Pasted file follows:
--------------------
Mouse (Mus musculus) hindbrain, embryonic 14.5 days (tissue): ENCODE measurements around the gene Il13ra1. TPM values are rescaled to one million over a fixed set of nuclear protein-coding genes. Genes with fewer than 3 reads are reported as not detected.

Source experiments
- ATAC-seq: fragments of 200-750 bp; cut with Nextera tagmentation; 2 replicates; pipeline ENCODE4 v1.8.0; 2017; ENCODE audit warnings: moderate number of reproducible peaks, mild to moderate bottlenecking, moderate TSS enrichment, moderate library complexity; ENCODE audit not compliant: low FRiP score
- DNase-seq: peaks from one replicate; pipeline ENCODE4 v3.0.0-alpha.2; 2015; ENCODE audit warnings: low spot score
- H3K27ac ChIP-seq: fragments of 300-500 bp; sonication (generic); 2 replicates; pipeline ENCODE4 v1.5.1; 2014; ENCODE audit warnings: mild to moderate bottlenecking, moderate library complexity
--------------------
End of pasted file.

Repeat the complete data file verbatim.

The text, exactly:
Mouse (Mus musculus) hindbrain, embryonic 14.5 days (tissue): ENCODE measurements around the gene Il13ra1. TPM values are rescaled to one million over a fixed set of nuclear protein-coding genes. Genes with fewer than 3 reads are reported as not detected.

Source experiments
- ATAC-seq: fragments of 200-750 bp; cut with Nextera tagmentation; 2 replicates; pipeline ENCODE4 v1.8.0; 2017; ENCODE audit warnings: moderate number of reproducible peaks, mild to moderate bottlenecking, moderate TSS enrichment, moderate library complexity; ENCODE audit not compliant: low FRiP score
- DNase-seq: peaks from one replicate; pipeline ENCODE4 v3.0.0-alpha.2; 2015; ENCODE audit warnings: low spot score
- H3K27ac ChIP-seq: fragments of 300-500 bp; sonication (generic); 2 replicates; pipeline ENCODE4 v1.5.1; 2014; ENCODE audit warnings: mild to moderate bottlenecking, moderate library complexity